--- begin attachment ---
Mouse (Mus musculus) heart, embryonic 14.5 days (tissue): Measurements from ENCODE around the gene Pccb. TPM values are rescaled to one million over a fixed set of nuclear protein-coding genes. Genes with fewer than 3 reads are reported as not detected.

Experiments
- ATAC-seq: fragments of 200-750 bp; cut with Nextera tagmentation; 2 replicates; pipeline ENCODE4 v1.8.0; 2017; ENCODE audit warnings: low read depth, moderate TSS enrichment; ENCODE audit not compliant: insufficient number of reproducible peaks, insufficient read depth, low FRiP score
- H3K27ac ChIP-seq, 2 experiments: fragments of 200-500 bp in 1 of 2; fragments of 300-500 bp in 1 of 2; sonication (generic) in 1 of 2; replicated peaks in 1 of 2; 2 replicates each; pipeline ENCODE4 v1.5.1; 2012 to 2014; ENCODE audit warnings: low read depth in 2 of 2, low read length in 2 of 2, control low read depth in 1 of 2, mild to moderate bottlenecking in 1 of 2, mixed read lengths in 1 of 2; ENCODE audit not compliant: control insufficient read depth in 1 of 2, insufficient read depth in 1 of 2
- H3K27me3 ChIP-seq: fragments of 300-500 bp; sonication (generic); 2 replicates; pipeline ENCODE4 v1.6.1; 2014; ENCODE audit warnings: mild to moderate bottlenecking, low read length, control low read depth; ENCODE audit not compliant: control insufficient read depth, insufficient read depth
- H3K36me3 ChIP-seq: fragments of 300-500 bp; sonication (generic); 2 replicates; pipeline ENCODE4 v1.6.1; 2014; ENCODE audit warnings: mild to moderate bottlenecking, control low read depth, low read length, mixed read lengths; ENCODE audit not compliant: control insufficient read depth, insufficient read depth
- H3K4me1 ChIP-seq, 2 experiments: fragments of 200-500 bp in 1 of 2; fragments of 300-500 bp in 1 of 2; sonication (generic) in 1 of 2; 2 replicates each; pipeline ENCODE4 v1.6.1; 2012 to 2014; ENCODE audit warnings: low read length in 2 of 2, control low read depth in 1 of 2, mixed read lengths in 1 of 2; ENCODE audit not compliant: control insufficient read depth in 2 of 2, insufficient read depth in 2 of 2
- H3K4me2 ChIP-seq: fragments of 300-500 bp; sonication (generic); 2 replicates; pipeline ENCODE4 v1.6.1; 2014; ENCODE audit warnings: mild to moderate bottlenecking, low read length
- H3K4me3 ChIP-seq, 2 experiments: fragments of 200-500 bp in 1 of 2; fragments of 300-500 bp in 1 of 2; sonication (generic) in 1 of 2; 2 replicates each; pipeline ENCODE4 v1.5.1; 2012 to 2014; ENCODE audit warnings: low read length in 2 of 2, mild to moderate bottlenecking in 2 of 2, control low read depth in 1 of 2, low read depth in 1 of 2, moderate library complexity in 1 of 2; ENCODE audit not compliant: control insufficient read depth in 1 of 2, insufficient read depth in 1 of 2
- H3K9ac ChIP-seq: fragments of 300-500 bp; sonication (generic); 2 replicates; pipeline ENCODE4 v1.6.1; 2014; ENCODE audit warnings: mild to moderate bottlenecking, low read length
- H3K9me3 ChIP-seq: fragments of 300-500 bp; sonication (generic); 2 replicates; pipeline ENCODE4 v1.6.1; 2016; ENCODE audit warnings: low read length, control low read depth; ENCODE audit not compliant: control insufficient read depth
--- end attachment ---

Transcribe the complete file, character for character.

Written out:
Mouse (Mus musculus) heart, embryonic 14.5 days (tissue): Measurements from ENCODE around the gene Pccb. TPM values are rescaled to one million over a fixed set of nuclear protein-coding genes. Genes with fewer than 3 reads are reported as not detected.

Experiments
- ATAC-seq: fragments of 200-750 bp; cut with Nextera tagmentation; 2 replicates; pipeline ENCODE4 v1.8.0; 2017; ENCODE audit warnings: low read depth, moderate TSS enrichment; ENCODE audit not compliant: insufficient number of reproducible peaks, insufficient read depth, low FRiP score
- H3K27ac ChIP-seq, 2 experiments: fragments of 200-500 bp in 1 of 2; fragments of 300-500 bp in 1 of 2; sonication (generic) in 1 of 2; replicated peaks in 1 of 2; 2 replicates each; pipeline ENCODE4 v1.5.1; 2012 to 2014; ENCODE audit warnings: low read depth in 2 of 2, low read length in 2 of 2, control low read depth in 1 of 2, mild to moderate bottlenecking in 1 of 2, mixed read lengths in 1 of 2; ENCODE audit not compliant: control insufficient read depth in 1 of 2, insufficient read depth in 1 of 2
- H3K27me3 ChIP-seq: fragments of 300-500 bp; sonication (generic); 2 replicates; pipeline ENCODE4 v1.6.1; 2014; ENCODE audit warnings: mild to moderate bottlenecking, low read length, control low read depth; ENCODE audit not compliant: control insufficient read depth, insufficient read depth
- H3K36me3 ChIP-seq: fragments of 300-500 bp; sonication (generic); 2 replicates; pipeline ENCODE4 v1.6.1; 2014; ENCODE audit warnings: mild to moderate bottlenecking, control low read depth, low read length, mixed read lengths; ENCODE audit not compliant: control insufficient read depth, insufficient read depth
- H3K4me1 ChIP-seq, 2 experiments: fragments of 200-500 bp in 1 of 2; fragments of 300-500 bp in 1 of 2; sonication (generic) in 1 of 2; 2 replicates each; pipeline ENCODE4 v1.6.1; 2012 to 2014; ENCODE audit warnings: low read length in 2 of 2, control low read depth in 1 of 2, mixed read lengths in 1 of 2; ENCODE audit not compliant: control insufficient read depth in 2 of 2, insufficient read depth in 2 of 2
- H3K4me2 ChIP-seq: fragments of 300-500 bp; sonication (generic); 2 replicates; pipeline ENCODE4 v1.6.1; 2014; ENCODE audit warnings: mild to moderate bottlenecking, low read length
- H3K4me3 ChIP-seq, 2 experiments: fragments of 200-500 bp in 1 of 2; fragments of 300-500 bp in 1 of 2; sonication (generic) in 1 of 2; 2 replicates each; pipeline ENCODE4 v1.5.1; 2012 to 2014; ENCODE audit warnings: low read length in 2 of 2, mild to moderate bottlenecking in 2 of 2, control low read depth in 1 of 2, low read depth in 1 of 2, moderate library complexity in 1 of 2; ENCODE audit not compliant: control insufficient read depth in 1 of 2, insufficient read depth in 1 of 2
- H3K9ac ChIP-seq: fragments of 300-500 bp; sonication (generic); 2 replicates; pipeline ENCODE4 v1.6.1; 2014; ENCODE audit warnings: mild to moderate bottlenecking, low read length
- H3K9me3 ChIP-seq: fragments of 300-500 bp; sonication (generic); 2 replicates; pipeline ENCODE4 v1.6.1; 2016; ENCODE audit warnings: low read length, control low read depth; ENCODE audit not compliant: control insufficient read depth